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diumenge, 19 de juny de 2016

Moscú ha doblado el número de espías en Europa desde el fin de la guerra fría

One June night in 2010, Henry Frith asked the son of his live-in partner for a lift to Madrid airport early the next morning.

Frith didn’t say where he was flying to. He rarely did when Alejandro Valdezate Sánchez regularly drove him to Madrid Barajas international airport for one of his many business trips.

The next day, agents from the Centro Nacional de Inteligencia, the Spanish security service, came to Valdezate’s home to interview him. The conversation was calm and courteous, but one thing soon became clear to Valdezate: Frith wouldn’t be coming back. He never did.

A stocky, 50-something man with a bushy moustache, Frith had for almost two decades led a seemingly normal madrileño life. He ran Frimor Consultores, which presented itself as a “high value, reliable consultancy and business services company” specialized in “socio-economic studies.” Frith traveled frequently for business, mostly to Central Europe, sometimes as far away as Chile.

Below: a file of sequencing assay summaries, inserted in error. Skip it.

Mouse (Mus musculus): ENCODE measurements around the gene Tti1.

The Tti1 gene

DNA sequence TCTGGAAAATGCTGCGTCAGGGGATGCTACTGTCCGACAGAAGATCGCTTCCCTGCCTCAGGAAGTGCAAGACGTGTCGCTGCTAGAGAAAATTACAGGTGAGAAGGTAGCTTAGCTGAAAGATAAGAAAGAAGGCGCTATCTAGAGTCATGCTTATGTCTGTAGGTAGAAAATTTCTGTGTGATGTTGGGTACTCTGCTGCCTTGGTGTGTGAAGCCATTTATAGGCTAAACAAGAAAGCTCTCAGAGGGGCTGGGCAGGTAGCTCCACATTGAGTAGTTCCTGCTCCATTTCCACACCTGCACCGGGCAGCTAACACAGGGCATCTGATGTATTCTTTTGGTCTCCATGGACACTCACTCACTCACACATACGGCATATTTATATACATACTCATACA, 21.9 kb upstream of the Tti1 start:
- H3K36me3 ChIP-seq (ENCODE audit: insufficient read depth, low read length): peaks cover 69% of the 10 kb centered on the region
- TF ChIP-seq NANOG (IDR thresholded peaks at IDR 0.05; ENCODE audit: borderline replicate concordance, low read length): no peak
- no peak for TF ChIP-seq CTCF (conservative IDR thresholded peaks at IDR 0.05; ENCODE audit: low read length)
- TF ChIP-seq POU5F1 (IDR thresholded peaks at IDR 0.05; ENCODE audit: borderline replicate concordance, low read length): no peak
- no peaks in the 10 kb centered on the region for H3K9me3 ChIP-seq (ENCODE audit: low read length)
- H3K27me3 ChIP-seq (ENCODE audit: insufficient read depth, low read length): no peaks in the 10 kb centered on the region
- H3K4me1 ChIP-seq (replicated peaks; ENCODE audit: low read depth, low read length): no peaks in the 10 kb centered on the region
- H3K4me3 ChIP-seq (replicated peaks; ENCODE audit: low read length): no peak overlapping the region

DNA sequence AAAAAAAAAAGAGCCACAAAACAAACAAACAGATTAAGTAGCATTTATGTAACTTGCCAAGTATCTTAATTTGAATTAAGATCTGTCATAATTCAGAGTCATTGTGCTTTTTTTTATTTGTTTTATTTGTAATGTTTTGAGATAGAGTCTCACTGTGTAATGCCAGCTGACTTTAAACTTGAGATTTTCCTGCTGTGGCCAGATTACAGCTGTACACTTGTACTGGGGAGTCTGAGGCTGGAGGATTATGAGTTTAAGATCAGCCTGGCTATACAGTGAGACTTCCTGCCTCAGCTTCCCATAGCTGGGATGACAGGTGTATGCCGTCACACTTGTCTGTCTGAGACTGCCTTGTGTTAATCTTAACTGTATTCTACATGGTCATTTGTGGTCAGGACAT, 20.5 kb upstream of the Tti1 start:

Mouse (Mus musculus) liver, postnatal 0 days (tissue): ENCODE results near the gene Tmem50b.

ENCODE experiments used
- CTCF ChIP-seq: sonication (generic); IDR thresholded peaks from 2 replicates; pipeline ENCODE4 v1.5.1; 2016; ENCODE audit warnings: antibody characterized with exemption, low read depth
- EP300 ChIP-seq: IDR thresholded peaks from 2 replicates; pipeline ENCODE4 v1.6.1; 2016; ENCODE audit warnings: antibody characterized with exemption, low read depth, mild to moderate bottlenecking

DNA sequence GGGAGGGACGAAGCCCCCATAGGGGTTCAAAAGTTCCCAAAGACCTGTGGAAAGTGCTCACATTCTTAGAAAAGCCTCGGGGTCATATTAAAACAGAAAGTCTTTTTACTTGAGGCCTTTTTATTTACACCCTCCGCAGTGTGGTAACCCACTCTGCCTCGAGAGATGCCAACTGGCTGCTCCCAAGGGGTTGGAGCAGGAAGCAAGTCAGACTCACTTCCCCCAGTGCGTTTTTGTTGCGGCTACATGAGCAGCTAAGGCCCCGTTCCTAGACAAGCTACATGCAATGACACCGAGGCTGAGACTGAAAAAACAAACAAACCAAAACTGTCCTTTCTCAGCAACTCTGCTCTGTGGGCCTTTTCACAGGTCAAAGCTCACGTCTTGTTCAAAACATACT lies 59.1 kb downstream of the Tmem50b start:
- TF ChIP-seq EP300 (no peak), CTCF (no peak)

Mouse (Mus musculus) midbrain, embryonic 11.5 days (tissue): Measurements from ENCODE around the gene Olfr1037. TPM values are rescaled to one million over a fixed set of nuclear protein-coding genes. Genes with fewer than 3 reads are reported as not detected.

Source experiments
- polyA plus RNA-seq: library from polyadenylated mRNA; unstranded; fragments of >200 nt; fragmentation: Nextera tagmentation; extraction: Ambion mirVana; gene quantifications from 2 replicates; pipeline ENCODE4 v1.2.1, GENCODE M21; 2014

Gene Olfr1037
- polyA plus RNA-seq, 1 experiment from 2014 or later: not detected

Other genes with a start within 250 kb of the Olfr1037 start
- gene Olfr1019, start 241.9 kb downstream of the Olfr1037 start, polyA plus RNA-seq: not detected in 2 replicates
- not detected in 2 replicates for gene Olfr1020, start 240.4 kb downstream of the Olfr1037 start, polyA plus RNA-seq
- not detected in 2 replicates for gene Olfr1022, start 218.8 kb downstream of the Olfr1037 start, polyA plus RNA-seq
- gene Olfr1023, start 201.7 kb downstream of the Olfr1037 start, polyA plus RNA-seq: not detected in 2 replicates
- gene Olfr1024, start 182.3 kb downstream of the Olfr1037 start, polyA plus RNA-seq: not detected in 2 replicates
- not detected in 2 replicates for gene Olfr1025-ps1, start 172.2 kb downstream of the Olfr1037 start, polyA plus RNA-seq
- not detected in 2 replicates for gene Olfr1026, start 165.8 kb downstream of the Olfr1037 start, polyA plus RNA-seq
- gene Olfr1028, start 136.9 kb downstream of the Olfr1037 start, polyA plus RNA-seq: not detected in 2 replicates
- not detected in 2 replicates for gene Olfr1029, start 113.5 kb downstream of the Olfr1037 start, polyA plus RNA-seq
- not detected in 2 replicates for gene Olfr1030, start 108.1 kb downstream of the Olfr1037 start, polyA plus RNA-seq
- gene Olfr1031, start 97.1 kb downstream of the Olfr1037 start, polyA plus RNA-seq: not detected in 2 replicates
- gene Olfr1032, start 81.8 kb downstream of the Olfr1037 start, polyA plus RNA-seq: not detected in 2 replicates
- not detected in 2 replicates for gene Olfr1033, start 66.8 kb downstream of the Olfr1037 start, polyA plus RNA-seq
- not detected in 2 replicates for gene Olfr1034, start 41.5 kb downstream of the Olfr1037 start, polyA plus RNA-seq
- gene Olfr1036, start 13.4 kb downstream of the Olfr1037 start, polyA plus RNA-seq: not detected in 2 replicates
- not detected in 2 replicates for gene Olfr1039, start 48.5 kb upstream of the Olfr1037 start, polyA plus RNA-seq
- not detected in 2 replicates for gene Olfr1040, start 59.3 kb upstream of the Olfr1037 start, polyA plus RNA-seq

He had friends and liked a drink. Frith spoke Spanish with a slight accent, which he attributed to his mixed upbringing, having been born in Ecuador to an Ecuadorian mother and a father from New Zealand.

So he said.

According to Western intelligence sources, the industrious life of a busy, frequent-flying Spanish consultant was a front.

Frith, they say, was born Sergey Yuryevich Cherepanov in Russia in 1955 — two years before his alleged birth in Ecuador. Back in Moscow, Cherepanov had a wife, Olga Konstantinova Cherepanova, and a son, Andrei. During all the years he spent in Spain, he served as an officer in the SVR, the Russian foreign security services.

“Henry Frith,” these sources allege, was an alias for a Russian spy, a so-called “illegal” who lived for years under a carefully constructed “legend” — a false identity, complete with a fake history and background. He is the first “illegal” to have been uncovered and publicly named in Europe since the end of the Cold War.

There are, they say, others like him on the Continent.

This story is based on interviews with European intelligence sources — including those directly involved in the case — documents and photographs reviewed by POLITICO, as well as people who knew Frith/Cherepanov in Madrid.

As relations between Moscow and the West have gone from guarded cooperation to hostile defiance under Russian President Vladimir Putin, a former KGB head, the scope of intelligence activities, and the number of Russian spies operating in Europe, has “roughly doubled,” according to the former head of a major European power’s intelligence service, who added that in such matters, “estimates are by definition difficult.” The spy chief, who was still on active duty back in 2010, said he hadn’t heard of the Frith/Cherepanov case.

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